Hypertrophic pyloric stenosis

Case contributed by Rad_doc

Presentation

4-week-old male with projectile vomiting and poor weight gain.

Patient Data

Age: 1 month
Gender: Male

Focused Ultrasound of the Upper Abdomen

Modality: Ultrasound

Hypertrophied hypoechoic pylorus.

Normal comparison demonstrates a normal sized pylorus.

Cine views (not provided) demonstrate that no fluid passes through the pylorus.

Diagram

Modality: Diagram

After taking a look at this diagram, switch back to the ultrasound images and make sure you understand the anatomy here. 

Occasionally, young patients with vomiting may undergo abdominal radiography as part of their evaluation, especially if they are being evaluated at an institution without experienced pediatric sonographers to perform a pylorus ultrasound (which can be a challenging study to perform).

Plain Radiograph of the Abdomen

Modality: X-ray

Marked gaseous distention of stomach with the so-called "caterpillar sign." This occurs from gastric contractions against a hypertrophied, obstructing pylorus. Stool and gas identified in non-dilated small bowel and colon.

When obtaining patient history from the patient's mother, she thought that some of the vomit was "green tinged." 

As previously discussed, bilious vomiting changes your differential diagnosis and an upper GI would be the next study to further evaluate this patient. Typically, emesis in the setting of hypertrophic pyloric stenosis looks like stomach contents (eg formula or breast milk), rather than bilious, since the obstruction is proximal to the ampulla of Vater.

Also, at hospitals without readily available experienced ultrasonographers, the patient may undergo upper GI evaluation to confirm HPS prior to surgery or transfer to a dedicated pediatric specific.

Upper GI Study

Modality: Fluoroscopy

Contrast administered through the NG tube pools in the distal stomach.

Small streak of contrast passes through a narrowed pyloric channel. This is the so-called "string sign." 

Clinical followup:

Patient was admitted to the inpatient unit, rehydrated, and laboratory abnormalities corrected. Laparoscopic evaluation confirmed the diagnosis of Hypertrophic Pyloric Stenosis and patient underwent pyloromyotomy.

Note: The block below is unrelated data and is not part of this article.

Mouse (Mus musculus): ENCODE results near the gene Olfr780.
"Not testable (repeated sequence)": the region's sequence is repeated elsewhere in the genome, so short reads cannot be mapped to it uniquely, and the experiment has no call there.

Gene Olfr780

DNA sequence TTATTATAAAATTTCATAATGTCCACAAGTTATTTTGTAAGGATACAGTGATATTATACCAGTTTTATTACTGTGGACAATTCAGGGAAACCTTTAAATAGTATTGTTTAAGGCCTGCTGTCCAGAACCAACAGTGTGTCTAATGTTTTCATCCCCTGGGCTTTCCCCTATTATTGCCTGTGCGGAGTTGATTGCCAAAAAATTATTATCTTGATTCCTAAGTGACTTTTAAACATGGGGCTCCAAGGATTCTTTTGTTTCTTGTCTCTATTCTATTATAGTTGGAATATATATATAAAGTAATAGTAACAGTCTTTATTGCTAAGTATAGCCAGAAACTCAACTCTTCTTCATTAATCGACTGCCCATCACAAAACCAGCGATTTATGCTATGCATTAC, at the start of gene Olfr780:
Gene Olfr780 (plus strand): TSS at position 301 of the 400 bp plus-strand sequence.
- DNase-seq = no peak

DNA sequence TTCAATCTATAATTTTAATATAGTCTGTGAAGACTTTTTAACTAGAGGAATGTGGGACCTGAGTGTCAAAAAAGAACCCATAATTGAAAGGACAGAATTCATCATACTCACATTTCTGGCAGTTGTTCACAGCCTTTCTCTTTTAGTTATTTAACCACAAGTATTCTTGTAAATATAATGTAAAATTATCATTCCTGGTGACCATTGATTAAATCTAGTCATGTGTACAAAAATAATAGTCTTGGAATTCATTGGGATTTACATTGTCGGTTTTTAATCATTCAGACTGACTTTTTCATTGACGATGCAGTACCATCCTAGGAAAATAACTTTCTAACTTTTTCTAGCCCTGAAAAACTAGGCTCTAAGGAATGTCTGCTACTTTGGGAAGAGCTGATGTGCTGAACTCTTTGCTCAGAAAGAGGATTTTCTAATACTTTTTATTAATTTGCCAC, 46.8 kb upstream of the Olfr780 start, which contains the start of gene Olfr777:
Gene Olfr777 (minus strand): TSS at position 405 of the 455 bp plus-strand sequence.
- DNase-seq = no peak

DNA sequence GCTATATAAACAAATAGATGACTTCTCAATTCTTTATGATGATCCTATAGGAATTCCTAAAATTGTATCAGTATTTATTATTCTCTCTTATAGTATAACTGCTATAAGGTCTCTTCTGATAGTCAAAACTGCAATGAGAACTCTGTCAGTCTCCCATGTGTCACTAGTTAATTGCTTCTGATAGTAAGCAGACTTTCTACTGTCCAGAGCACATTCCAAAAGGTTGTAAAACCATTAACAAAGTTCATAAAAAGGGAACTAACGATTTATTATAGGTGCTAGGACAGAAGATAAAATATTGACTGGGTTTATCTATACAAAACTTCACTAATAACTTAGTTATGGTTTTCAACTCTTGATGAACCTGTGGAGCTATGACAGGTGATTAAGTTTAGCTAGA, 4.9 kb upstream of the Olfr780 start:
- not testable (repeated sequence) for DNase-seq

Case Discussion

Hypertrophic pyloric stenosis: 

The patient's clinical presentation is a common one in paediatrics with a wide differential diagnosis. In this case, the ultrasonographic findings of a hypertrophied pylorus with no passage of gastric contents cinches the diagnosis of hypertrophic pyloric stenosis (HPS). There is an additional bonus of having an upper GI series which demonstrates suggestive findings including an elongated narrow pyloric channel ("string sign") and pooling of contrast in the distal stomach. Most patients with abdominal complaints (pain, vomiting, etc) will get a plain radiograph of the abdomen. Unfortunately, plain film is usually non specific in HPS but may be suggestive of hypertrophic pyloric stenosis when a distended stomach and a paucity of distal bowel gas are identified.

In pediatric patients presenting with vomiting, the first question that you should ask is "billious or not". Unfortunately, differentiating non-billious from billious vomit is hard! So, it is not uncommon for patients with HPS to undergo an Upper GI Study based on history from mother of yellow'ish appearing vomit in order to evaluate for possible midgut malrotation and volvulus.

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Case Information

rID: 46342
Case created: 1st Jul 2016
Last edited: 1st May 2017
Inclusion in quiz mode: Included

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